Obesity in Alaska
Alaska is a big state with a big problem. About one in every three Alaska kids is overweight or obese. Obesity impacts their health and well-being, and it costs our state millions of dollars each year.
Obese kids are more likely to grow up to be obese adults. Obese children and adults are more likely to suffer from chronic illnesses, such as diabetes, high blood pressure, heart disease and certain cancers. Each year, obesity-related medical expenses cost an estimated $459 million in Alaska. About 25 percent of that cost is paid with funds through Medicare and Medicaid programs.
In Alaska, problems with excess weight start early. Between 27 and 40 percent of Alaska’s children are overweight or obese. And that’s not all.
- 40% of 2 to 4-year-old children enrolled in the Women, Infants and Children program are above a healthy weight
- 32% of kindergarten and first grade children entering the Anchorage School District are above a healthy weight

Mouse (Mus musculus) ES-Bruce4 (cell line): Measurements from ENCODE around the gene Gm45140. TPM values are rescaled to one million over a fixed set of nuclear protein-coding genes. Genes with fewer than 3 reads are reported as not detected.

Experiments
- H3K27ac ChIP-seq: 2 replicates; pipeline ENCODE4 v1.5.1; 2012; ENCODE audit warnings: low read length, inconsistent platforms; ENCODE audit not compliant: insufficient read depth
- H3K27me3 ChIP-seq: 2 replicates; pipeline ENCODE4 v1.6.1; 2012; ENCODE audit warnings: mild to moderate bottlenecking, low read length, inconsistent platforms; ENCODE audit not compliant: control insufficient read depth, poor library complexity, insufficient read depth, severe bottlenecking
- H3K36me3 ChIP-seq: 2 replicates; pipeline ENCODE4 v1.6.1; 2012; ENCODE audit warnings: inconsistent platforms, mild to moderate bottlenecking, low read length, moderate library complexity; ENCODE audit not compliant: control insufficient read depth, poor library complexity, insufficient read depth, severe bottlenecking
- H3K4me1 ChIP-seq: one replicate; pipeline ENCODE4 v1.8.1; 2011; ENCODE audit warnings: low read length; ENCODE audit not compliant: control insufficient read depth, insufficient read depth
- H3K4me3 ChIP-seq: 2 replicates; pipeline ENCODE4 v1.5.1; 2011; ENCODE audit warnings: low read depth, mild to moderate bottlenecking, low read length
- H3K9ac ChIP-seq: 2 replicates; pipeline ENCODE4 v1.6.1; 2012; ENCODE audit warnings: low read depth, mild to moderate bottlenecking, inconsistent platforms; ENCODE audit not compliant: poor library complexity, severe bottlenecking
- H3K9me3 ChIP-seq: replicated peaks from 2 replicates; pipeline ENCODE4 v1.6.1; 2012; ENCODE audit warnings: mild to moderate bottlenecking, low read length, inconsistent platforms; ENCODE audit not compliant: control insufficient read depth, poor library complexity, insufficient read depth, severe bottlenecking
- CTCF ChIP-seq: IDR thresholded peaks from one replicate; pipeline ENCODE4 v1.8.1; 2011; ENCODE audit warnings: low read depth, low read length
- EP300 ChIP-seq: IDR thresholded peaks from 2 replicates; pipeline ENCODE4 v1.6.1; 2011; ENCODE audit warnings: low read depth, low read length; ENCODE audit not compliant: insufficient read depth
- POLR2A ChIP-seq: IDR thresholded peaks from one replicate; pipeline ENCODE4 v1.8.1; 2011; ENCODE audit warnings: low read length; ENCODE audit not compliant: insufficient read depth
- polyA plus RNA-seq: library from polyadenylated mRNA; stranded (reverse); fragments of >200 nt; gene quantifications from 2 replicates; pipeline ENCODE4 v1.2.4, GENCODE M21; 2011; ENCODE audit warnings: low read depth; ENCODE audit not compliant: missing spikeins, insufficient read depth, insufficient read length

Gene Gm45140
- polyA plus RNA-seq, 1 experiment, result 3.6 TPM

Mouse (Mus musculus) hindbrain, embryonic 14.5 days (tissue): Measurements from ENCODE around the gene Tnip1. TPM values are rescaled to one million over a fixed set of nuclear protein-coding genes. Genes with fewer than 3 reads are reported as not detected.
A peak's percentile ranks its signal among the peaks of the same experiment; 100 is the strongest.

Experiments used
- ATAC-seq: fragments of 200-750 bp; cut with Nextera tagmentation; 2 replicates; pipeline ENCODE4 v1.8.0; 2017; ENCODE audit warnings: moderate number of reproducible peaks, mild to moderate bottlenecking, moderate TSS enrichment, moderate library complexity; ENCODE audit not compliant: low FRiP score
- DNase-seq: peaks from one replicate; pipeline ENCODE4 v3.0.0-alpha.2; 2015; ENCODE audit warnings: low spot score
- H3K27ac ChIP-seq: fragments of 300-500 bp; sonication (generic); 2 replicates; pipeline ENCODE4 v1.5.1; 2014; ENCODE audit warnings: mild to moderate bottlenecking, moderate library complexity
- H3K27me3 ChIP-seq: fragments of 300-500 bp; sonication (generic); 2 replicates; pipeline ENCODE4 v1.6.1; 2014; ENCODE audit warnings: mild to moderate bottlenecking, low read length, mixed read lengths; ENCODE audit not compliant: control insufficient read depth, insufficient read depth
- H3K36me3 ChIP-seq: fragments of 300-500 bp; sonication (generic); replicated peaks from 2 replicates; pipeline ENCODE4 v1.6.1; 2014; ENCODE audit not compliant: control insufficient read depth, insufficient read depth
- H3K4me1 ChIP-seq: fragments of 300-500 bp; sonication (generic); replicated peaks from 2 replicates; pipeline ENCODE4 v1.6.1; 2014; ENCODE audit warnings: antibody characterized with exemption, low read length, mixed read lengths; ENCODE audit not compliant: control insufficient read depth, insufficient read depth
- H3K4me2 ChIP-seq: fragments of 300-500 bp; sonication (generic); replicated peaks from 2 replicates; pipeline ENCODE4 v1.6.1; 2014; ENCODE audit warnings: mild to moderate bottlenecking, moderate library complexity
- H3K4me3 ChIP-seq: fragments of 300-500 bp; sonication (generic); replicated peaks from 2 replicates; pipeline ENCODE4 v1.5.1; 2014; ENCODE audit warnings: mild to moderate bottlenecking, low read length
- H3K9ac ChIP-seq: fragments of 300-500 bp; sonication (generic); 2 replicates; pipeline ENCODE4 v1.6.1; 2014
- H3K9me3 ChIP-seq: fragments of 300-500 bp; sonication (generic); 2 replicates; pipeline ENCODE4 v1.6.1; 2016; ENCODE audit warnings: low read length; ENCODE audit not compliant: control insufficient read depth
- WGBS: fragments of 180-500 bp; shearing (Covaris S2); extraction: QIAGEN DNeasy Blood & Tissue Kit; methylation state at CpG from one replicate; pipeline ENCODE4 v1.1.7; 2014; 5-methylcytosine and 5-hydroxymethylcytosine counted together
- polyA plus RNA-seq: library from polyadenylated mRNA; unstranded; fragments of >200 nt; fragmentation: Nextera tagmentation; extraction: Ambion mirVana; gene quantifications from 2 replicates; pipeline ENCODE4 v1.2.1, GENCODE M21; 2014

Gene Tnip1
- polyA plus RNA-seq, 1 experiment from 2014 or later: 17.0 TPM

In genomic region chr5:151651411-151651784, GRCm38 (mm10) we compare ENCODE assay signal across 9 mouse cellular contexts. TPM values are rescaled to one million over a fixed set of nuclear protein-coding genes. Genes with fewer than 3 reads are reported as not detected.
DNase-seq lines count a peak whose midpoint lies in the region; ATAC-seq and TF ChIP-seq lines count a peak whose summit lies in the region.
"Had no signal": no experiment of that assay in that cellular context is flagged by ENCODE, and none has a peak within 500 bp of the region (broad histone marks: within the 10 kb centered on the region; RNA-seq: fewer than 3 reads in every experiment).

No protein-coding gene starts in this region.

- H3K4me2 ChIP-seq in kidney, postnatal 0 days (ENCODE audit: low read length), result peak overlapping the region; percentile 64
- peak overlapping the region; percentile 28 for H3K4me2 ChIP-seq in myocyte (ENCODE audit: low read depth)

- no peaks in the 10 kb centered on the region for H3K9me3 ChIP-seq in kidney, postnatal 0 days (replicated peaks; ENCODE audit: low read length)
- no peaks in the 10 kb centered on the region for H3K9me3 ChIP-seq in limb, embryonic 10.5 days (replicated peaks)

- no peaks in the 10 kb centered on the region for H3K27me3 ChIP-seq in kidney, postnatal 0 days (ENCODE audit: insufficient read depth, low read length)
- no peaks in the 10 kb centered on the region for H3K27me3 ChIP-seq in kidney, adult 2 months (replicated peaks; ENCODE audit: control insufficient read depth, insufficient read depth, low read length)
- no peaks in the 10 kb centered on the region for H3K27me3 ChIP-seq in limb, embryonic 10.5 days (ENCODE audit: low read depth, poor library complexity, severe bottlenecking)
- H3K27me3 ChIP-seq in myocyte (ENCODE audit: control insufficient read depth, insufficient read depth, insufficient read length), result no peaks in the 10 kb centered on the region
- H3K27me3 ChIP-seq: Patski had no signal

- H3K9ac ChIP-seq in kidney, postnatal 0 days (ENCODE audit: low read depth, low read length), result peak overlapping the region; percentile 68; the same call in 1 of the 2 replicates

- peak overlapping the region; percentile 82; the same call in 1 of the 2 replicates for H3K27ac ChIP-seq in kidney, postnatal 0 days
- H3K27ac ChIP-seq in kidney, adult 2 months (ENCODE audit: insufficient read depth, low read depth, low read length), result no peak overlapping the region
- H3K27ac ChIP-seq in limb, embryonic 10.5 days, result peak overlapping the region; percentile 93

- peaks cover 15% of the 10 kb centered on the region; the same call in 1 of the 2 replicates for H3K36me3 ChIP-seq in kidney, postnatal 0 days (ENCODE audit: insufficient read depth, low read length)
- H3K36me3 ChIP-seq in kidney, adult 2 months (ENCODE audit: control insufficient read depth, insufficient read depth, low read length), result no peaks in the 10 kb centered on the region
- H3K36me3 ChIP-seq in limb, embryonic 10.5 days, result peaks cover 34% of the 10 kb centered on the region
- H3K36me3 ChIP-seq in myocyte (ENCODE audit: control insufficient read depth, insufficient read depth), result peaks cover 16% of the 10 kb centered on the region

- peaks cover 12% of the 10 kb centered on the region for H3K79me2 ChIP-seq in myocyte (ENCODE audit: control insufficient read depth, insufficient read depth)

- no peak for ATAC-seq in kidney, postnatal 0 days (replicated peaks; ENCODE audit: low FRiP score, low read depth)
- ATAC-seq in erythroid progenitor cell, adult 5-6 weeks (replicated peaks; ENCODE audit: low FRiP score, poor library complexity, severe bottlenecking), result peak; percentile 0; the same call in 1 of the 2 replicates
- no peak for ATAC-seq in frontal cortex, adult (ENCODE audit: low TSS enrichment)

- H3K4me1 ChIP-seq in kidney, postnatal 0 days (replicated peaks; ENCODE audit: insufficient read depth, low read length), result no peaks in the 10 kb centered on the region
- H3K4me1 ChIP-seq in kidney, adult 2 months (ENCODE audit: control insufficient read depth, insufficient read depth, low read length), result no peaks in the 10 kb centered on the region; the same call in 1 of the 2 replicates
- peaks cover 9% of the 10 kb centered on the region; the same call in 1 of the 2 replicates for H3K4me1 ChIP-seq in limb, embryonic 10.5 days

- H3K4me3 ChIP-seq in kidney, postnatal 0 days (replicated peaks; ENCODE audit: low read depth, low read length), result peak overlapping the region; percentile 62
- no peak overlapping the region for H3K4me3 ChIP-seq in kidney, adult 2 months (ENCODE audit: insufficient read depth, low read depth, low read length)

- 36% of kindergarten through 12th grade students in the Anchorage School District are above a healthy weight
- 26% of Alaska high school students are overweight or obese
Alaska children need more time for physical activity and less time in front of televisions and computers. A 2013 survey of Alaska high school students showed that less than a quarter met the minimum guidelines for physical activity:
- 16% of Alaska students attended daily physical education classes
- 21% of students met the physical activity recommendation of 60 minutes every day
- 54% of students spent three or more hours in front of a screen every day, doing non-school related viewing
Together we can fix this. Find out the steps you and your family can take to help your kids grow up healthy and happy.